Since Red Badger started we’ve used a hosted MS Exchange Server from Rackspace and of course Outlook. The service has always been excellent; the uptime, the support and the speed. Never once have we really had cause for complaint, so why move?
Well here at Red Badger we’ve always had a belief in being technology agnostic and always trying to use the best tool for the job, and that belief applies to everything we do, not just the software we create. What hardware/software people choose to use at Red Badger is for them to choose, and our install base has changed quite a bit over the last couple of years. As it stands Windows is now in the minority, with Ubuntu ahead of it and Mac being the most common, as such the need to have a more flexible mail client has become more pressing. Outlook be it on Windows or Mac, is an effective enough tool but on Ubuntu it’s obviously not an option.
MS took an odd decision many years ago, that practically no other software company in the world would be able to take. They decided that they would only really make Outlook Web Access (OWA) work in Internet Explorer. If you’re using any other browser you’re in for a very cut down, plain text, experience. The decision to do this speaks more to IE’s incompatibilities than anything else, and an admission from MS that to get a rich web app to work consistently in all browsers is a costly affair. It was a terrible decision and in a world where web apps are becoming the norm it has left them at a great disadvantage. I’m aware that with Office 365 this situation has been improved somewhat, but oddly in Chrome on Ubuntu you still get the “light” OWA client.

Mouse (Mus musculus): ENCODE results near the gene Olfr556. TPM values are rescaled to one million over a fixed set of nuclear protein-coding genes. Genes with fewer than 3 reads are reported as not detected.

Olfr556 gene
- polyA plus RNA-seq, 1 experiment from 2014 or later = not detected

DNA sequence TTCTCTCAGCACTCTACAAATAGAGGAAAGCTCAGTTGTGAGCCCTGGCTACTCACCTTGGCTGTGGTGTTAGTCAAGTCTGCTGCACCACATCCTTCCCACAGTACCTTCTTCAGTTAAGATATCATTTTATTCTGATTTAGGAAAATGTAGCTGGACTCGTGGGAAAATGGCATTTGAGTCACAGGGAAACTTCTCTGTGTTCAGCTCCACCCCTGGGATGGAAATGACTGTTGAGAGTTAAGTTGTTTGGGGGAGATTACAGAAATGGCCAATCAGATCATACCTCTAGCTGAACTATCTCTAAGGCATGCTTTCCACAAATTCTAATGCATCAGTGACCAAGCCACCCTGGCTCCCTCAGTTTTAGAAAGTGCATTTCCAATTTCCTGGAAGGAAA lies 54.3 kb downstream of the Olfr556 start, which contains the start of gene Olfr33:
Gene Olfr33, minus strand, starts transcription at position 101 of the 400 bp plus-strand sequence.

The crappy OWA experience really kick started our interest in moving away from hosted Exchange Server and to trial Google Apps for Business and boy are we glad that we did. Let’s make a little comparison between the two services (specifically Hosted Exchange with Rackspace vs. Google Apps)
No licencing cost for Outlook
2GB vs 25GB per mailbox
£10 vs £3.33 per user per month
Google Groups for company-wide mailing lists and discussion
Google Chat for company-wide instant messaging vs Lync? (no thanks)
Outlook Web Access vs. Google Mail Web-client
Google Hangouts for group video conferencing vs Skype’s premium Group Video
Google+ for internal social sharing (ie. Yammer)
The list goes on… in fact the list is pretty much every major Google service, but just for you and your co-workers. When you actually put all of Google’s apps together in a company ecosystem it’s really quite surprising how effective they become in helping to bring your companies communications together. And of course, as it’s Google everything works like a charm in whatever browser you happen to be using – with Google the browser is a first class citizen which looks like a much better bet today doesn’t it?